On International Women’s Day, Netflix is investing in the next generation of female storytellers, pledging $5 million globally towards programs that help identify, train and provide work placements for up-and-coming female talent around the world. The investment is part of Netflix’s newly created Fund for Creative Equity, which will invest $20 million a year for the next five years in building more inclusive pipelines behind the camera.
Representation sits at the heart of Netflix’s content and with this fund, Netflix aims to increase equality of women on and off screen. Through partnerships with local third parties and bespoke programs, Netflix will support a range of initiatives – from workshops to train aspiring female writers and producers on how best to pitch their creative vision, to shadowing opportunities on productions which enable women to gain valuable first hand experience.
Netflix believes that more people deserve to see their life represented on screen and, globally, has already brought many female firsts to life in front of and behind the camera including the first Indigenous Mexican Academy Award actress nominee; the first Korean female stand-up special and the first Black woman to direct a superhero movie.
Equally, Arab women continue to tell beautiful, complex and nuanced stories and Netflix is partnering with these storytellers to bring their unique perspectives to life. In 2021, Netflix will be launching the first Arabic Original led by Tima Shomali with a full female cast and crew with Al Rawabi School For Girls providing female Arab talent with an international stage. Later in the year, Netflix will launch Finding Ola which will see beloved actress Hend Sabry take the role of Executive Producer for the first time in her career.
While the Netflix Fund for Creative Equity will help create more exciting firsts, celebrate this International Women’s Day by watching films and series from some of the many women who paved the way in entertainment.
Spotlight on Arab female directors
- Panoptic – directed by Rana Eid from Lebanon
- Nappily Ever After – directed by Haifa Al Mansour from Saudi Arabia
- Rock the Casbah – directed by Laila Marrakchi from Morocco
- Noura’s Dream – directed by Hinde Boujemaa from Tunisia
- The Kite – directed by Randa Chahal Sabag from Lebanon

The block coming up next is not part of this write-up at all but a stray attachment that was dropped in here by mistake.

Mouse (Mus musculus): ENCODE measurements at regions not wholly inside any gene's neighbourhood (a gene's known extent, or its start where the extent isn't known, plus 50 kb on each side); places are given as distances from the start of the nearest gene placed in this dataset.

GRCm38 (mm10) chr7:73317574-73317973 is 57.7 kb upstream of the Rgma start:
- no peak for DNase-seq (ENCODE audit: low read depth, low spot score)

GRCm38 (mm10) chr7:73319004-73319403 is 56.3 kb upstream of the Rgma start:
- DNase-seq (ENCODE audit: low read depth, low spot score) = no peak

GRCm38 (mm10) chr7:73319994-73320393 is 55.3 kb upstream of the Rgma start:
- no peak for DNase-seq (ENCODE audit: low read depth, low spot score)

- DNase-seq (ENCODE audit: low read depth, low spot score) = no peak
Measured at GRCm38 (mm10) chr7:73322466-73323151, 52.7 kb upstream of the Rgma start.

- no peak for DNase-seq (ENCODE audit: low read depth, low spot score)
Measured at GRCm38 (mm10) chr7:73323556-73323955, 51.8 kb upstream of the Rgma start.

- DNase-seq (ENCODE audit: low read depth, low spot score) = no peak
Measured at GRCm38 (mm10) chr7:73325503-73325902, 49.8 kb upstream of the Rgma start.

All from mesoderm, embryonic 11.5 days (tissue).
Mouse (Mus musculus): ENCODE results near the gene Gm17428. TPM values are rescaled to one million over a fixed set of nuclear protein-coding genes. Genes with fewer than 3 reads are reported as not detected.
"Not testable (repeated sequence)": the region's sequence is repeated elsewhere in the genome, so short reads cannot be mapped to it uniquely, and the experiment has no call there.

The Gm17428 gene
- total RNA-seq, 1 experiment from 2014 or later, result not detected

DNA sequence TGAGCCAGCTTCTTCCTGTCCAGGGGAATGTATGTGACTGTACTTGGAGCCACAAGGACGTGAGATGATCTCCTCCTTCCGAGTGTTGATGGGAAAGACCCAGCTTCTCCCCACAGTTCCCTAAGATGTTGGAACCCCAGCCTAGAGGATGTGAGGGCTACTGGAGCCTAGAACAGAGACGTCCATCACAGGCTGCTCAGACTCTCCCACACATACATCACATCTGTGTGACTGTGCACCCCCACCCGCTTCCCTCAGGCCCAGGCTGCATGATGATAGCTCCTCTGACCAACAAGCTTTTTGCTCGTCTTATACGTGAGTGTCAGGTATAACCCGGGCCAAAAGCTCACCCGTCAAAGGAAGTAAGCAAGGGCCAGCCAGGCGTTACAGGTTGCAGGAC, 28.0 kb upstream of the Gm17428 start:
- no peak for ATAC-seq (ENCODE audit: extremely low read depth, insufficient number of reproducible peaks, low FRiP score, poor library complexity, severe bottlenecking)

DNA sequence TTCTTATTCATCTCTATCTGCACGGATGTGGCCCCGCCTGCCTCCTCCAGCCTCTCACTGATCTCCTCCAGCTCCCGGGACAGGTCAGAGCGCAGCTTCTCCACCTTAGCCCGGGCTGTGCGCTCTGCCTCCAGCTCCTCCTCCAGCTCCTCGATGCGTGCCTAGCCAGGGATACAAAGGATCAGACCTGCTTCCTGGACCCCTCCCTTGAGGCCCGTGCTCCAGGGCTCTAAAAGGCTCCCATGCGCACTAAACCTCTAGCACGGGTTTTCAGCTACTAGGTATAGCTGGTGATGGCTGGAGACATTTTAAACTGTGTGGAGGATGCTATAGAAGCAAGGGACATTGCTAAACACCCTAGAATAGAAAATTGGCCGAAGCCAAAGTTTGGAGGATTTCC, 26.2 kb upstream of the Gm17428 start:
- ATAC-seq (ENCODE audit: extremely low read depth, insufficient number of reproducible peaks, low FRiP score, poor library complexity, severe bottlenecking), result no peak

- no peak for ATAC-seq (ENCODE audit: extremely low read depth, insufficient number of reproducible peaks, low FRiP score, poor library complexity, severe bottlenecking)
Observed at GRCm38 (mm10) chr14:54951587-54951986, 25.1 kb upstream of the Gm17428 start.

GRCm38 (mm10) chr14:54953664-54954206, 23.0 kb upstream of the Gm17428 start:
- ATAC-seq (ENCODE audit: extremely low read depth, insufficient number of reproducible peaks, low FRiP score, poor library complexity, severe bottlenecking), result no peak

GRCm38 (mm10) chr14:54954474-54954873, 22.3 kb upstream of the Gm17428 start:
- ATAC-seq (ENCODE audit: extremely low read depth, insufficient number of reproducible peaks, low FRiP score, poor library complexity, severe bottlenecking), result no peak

- Wajib – directed by Anne Marie Jacir from Palestine
- Papicha – directed by Mounia Meddour from Algeria
- Solitaire – directed by Sophie Boutros from Lebanon
- Whispers – directed by Hana Al Omair from Saudi Arabia
Female first-time directors on Netflix
- Amy Poehler made her feature directorial debut with Wine Country
- Anvita Dutt made her directorial debut with Bulbbul
- Brie Larson made her directorial debut with Unicorn Store
- Genevieve Nnaji made her directorial debut with Lionheart
- Jennifer Kaytin Robinson made her feature writing and directing debut with Someone Great
- Jude Weng made her feature directorial debut with Finding ‘Ohana
- Lauren Miller Rogen made her directorial debut with Like Father
- Letizia Lamartire’s first series director job was on the series Baby, and she served as lead director in the final season.
- Madeleine Sami and Jackie van Beek made their feature directorial debuts with The Breaker Uppers
- Nahnatchka Khan made her feature directorial debut with Always Be My Maybe
- Olivia Newman made her directorial debut with First Match
- Radha Blank made her directorial debut with The Forty-Year-Old Version
- Terrie Samundra made her directorial debut with Kaali Khuhi
Inspiration stories from female firsts across the world
- Deepika Kumari – the first female archer from India to win the Cadet World Championship (Ladies First)
- Gunjan Saxena – the first female combat pilot in India (Gunjan Saxena: The Kargil Girl )
- Lorena Ramírez – the first Tarahumara woman to compete in a European ultra (Lorena Light-Footed Woman)
- Madam C.J. Walker – the first female self-made millionaire (Self Made: Inspired by the Life of Madam C.J. Walker)
- Pat Henschel and Terry Donahue- among the first professional female baseball players (A Secret Love)
- Roxanne Shante -one of the first female MCs to become popular (Roxanne Roxanne)
For more films directed by women, check out the International Women’s Day collection at Netflix.com/Internationalwomensday.
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